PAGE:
Look Out Below

On the 7th of November, 1492, a little before noon, a dreadful thunder-clap was heard at Ensisheim, in Alsace, instantly after which a child saw a huge stone fall on a field newly sown with wheat. On searching, it was found to have penetrated the earth about three feet, and weighed 260 lbs. making its size equal to a cube of thirteen inches the side. All the contemporary writers agree in the reality of this phenomenon, observing that, if such a stone had before existed in a ploughed land, it must have been known to the proprietor.

Cabinet of Curiosities, Natural, Artificial, and Historical, 1822

Tug of War


In 1860, a party of Texas Rangers killed a camp of Comanche Indians near Pease River. Afterward, they noted that one of the women they had captured had blue eyes. She spoke no English, but when Col. Isaac Parker mentioned that his 9-year-old niece Cynthia Ann had been abducted by Comanches 24 years earlier, the woman slapped her chest and said, “Me Cincee Ann!”

As it turned out, Cynthia Ann Parker had been kidnapped twice. In 1836, when she was 9, the raiding Comanches had slaughtered her parents and taken her with them. She adopted their ways, grew to womanhood, married a native man, and bore three children. Then in 1860 the raiding Rangers killed her husband and abducted her back into white society.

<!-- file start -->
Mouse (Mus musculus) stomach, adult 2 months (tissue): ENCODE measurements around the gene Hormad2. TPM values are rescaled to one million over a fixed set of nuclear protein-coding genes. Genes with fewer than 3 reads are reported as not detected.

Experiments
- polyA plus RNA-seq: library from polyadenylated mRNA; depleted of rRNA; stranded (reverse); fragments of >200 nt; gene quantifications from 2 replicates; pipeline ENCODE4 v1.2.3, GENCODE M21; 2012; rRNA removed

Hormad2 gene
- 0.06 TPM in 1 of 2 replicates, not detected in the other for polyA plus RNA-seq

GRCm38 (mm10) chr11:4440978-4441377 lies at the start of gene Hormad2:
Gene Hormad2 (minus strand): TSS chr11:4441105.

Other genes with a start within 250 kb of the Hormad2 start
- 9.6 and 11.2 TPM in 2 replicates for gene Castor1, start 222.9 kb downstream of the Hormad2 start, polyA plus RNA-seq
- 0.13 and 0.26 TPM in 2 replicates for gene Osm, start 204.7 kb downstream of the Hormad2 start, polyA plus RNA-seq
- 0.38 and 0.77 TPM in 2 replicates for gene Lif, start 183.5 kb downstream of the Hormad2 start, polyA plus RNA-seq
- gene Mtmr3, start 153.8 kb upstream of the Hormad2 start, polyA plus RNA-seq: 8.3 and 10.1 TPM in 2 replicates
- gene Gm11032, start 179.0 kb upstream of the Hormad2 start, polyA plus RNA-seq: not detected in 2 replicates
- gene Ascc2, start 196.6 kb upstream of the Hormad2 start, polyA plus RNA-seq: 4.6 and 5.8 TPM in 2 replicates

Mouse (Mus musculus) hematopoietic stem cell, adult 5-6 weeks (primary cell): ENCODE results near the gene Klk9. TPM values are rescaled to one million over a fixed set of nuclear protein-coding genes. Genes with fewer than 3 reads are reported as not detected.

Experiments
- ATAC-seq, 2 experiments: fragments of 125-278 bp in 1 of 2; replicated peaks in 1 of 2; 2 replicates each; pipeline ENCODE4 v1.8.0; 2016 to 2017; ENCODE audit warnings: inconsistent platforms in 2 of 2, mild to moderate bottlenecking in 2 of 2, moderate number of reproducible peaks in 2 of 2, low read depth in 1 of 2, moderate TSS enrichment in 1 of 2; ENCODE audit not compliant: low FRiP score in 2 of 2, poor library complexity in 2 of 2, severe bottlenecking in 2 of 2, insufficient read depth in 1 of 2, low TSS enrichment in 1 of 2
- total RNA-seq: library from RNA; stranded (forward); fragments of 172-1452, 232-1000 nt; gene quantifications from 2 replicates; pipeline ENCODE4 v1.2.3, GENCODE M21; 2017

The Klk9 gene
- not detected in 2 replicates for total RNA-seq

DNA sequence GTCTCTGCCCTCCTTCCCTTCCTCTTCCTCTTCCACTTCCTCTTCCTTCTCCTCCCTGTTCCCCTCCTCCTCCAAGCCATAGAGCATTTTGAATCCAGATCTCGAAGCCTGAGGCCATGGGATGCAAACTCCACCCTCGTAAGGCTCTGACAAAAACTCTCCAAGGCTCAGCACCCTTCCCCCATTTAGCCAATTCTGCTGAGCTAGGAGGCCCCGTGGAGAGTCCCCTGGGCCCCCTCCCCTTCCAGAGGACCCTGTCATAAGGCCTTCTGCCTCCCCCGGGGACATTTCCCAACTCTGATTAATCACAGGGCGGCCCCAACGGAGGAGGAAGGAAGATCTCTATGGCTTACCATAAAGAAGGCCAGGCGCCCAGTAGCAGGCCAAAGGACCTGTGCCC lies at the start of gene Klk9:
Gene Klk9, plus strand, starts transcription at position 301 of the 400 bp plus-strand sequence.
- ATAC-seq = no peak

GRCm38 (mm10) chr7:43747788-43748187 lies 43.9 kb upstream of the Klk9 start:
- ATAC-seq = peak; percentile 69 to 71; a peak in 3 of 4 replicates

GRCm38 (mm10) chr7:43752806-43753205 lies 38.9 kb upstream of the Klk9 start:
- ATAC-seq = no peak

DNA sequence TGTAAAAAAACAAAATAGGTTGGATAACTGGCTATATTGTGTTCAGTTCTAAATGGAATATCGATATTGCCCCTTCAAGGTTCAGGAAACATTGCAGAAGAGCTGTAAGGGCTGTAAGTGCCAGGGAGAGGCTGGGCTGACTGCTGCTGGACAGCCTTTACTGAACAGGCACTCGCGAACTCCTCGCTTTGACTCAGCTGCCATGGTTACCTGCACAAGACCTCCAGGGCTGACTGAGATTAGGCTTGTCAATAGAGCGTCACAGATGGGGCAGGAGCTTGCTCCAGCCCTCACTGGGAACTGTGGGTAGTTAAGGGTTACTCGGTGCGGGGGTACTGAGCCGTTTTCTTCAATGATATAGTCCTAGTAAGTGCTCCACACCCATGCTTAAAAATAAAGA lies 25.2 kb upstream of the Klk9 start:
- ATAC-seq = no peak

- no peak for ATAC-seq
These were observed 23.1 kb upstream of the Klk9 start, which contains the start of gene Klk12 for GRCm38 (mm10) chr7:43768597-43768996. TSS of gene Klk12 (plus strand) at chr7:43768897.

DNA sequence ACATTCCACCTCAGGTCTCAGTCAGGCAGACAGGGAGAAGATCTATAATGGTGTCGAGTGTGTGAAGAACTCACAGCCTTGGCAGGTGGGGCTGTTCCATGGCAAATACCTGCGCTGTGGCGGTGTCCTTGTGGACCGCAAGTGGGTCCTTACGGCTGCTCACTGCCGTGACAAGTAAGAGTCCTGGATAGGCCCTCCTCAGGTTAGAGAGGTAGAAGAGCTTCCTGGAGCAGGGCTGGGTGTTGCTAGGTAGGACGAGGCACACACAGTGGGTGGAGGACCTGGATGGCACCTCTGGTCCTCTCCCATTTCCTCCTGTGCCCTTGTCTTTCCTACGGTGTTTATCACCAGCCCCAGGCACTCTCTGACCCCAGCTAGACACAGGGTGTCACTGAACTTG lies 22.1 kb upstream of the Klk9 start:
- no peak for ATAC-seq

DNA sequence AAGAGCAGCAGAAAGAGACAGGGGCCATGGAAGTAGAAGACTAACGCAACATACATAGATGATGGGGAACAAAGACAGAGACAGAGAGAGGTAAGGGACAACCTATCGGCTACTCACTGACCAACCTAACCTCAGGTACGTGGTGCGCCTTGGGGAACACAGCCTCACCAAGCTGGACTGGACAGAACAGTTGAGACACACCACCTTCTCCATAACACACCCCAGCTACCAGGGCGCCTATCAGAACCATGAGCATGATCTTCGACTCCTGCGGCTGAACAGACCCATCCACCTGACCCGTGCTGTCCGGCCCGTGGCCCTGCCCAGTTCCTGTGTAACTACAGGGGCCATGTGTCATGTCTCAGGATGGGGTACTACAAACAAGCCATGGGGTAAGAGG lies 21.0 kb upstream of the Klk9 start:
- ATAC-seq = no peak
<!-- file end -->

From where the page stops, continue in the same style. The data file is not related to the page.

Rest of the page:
She would be transplanted a third time: Forty years after her death in 1870, her son had her disinterred and buried on an Oklahoma reservation, reuniting her finally with her native family.

Damn Rebs


A combination plow and cannon, patented in 1862 by C.M. French and W.H. Fancher:

As a piece of light ordnance its capacity may vary from a projectile of one to three pounds weight without rendering it cumbersome as a plow. Its utility as an implement of the twofold capacity described is unquestionable, especially when used in border localities, subject to savage feuds and guerrilla warfare.

“As a means of defense in repelling surprises and skirmishing attacks on those engaged in a peaceful avocation it is unrivaled.”


Account of Samuel Bisset, “famous for teaching quadrupeds to perform very remarkable actions,” given in John Platts, Encyclopedia of Natural and Artificial Wonders and Curiosities, 1876:

Being a man of unwearied patience, three young cats were the next objects of his tuition. He taught those domestic tigers, to strike their paws in such directions on the dulcimer, as to produce several tunes, having music-books before them, and squalling at the same time in different keys or tones, first, second, and third, by way of concert. … He procured a leveret, and reared it to beat several marches on the drum with its hind-legs, until it became a good stout hare. … He taught canary-birds, linnets, and sparrows, to spell the name of any person in company, to distinguish the hour and minute of time, and play many other surprising tricks; he trained six turkey cocks to go through a regular country dance.

“In the course of six months’ teaching, he made a turtle fetch and carry like a dog; and having chalked the floor, and blackened his claws, could direct it to trace out any given name in the company.”